Bad hagwons are another thing but it would take too long to go into the problems. Fundamentally the Korean way of telling NETs they’re just one year visa guests subject to the whims of their employer and then berating them for not being professional English teachers and for not speaking and understanding Korean well is just hypocritical.

    Koreans want us to commit ourselves like migrants or guest workers but we are not remotely in that category.

    Their constant whingeing about lack of Korean skills among NETs misses the point that they are in no way creating an impression or creating the legal environment in which NETs can feel that what they are doing is anything remotely approaching a career in Korea. Of course some do get renewed and have a few years or more but stays longer than 3 years are not usual.

    Nearly all the NETS who stay longer are maried to Koreans.There are the unmarried vets but they are in a very small minority. Koreans have to stop demanding commitment when they continually tell NETs that they are short termers and reinforce this through their one year contracts and one year visas.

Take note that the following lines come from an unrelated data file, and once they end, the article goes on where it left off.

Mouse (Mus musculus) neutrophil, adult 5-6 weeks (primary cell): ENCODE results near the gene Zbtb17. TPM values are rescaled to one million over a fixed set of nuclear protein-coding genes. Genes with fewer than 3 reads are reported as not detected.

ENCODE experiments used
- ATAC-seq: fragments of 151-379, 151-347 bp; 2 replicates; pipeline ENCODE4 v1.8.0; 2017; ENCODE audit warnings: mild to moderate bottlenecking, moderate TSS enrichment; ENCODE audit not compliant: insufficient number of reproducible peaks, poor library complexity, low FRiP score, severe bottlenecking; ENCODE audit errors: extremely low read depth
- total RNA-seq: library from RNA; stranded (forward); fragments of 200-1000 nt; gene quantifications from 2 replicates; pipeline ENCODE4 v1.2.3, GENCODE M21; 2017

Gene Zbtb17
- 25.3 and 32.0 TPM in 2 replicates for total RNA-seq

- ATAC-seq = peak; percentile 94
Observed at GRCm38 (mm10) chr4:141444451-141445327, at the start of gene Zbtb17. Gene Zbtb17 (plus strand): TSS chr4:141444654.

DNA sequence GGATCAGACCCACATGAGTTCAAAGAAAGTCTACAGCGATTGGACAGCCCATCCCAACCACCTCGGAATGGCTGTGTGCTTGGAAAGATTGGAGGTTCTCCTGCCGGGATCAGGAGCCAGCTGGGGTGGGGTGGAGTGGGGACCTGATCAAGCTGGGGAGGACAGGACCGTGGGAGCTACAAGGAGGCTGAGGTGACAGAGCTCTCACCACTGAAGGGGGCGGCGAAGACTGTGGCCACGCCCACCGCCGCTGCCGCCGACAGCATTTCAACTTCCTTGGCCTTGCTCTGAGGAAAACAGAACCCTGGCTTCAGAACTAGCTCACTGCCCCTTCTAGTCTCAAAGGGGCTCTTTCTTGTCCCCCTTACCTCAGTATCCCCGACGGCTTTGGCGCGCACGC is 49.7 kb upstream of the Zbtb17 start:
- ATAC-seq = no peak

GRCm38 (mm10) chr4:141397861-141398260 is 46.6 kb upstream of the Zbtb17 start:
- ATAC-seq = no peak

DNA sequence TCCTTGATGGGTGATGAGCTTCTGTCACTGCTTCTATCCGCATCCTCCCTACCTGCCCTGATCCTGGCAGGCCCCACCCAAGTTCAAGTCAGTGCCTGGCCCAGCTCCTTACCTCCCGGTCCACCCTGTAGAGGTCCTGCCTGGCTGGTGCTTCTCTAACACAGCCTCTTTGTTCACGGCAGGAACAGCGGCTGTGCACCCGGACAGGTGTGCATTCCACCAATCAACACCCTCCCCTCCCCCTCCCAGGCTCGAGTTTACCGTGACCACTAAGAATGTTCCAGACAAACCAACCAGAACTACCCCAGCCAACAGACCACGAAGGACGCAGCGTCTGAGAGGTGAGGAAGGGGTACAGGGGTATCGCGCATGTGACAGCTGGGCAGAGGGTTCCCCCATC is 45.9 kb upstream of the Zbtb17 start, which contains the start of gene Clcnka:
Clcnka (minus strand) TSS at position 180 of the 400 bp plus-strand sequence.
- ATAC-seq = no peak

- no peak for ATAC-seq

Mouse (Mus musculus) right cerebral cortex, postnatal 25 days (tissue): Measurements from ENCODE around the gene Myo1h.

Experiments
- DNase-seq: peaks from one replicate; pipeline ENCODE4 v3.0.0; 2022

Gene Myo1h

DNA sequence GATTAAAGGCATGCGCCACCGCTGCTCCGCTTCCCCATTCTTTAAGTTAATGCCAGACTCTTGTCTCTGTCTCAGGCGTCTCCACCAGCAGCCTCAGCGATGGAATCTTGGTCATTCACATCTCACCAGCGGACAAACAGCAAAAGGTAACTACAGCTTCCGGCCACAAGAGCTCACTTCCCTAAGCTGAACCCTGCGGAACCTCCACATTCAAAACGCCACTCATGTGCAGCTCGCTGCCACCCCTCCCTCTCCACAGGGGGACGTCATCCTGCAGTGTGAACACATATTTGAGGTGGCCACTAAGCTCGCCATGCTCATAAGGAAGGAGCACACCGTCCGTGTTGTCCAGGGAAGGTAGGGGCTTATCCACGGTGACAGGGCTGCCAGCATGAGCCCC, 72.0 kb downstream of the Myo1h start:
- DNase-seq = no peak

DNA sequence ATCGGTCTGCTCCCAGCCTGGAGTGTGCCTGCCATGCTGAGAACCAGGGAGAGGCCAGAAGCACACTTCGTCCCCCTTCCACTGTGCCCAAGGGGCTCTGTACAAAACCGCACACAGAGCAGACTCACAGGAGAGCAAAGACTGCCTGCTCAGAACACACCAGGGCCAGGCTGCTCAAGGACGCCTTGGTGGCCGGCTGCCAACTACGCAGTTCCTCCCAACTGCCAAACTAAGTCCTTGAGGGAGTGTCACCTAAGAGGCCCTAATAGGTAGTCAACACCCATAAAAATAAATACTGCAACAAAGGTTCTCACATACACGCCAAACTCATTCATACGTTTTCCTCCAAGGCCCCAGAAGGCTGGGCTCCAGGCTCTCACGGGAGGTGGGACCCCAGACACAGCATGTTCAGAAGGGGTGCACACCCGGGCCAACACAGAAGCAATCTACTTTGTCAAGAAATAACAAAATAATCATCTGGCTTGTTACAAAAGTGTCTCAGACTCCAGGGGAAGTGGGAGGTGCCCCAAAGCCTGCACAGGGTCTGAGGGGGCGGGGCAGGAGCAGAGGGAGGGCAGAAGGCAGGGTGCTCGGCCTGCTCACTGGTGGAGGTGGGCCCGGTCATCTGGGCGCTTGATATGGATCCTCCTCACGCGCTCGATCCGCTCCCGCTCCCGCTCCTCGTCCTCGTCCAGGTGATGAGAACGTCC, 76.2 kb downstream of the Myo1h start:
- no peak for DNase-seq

October 27, 2010 at 2:04 pm

  7. Something I forgot to add to the whole you’re only temporary meme of Korean interaction with English teachers – even when they get involved with the society around them there are no means of them obtaining any legal status in Korea through it.

    I know a NET who has supported a needy Korean family for over three years. This has included putting one of their kids through a hagwon, helping with another’s education expenses. This foreigner has also helped out the parents and kids in other significant ways. The teacher is currently out of Korea because they couldn’t find another job to coincide with their contract ending at their school.

    In some other countries there are visas for those who are not a citizen or permanent resident but are in effect being the guardian of a student or being one of the breadwinners in the family. But of course in Korea never. The waygugin is useful but can not be allowed any legal status when they do these things.

    Personally I would never do what this NET has done and will keep doing. To me it’s a classic case of Koreans wanting the benefits of foreigners but denying them inclusiveness. When I heard first hand about this, I thought what do foreigners have to do to gain some legal respect in Korea?


    October 27, 2010 at 2:31 pm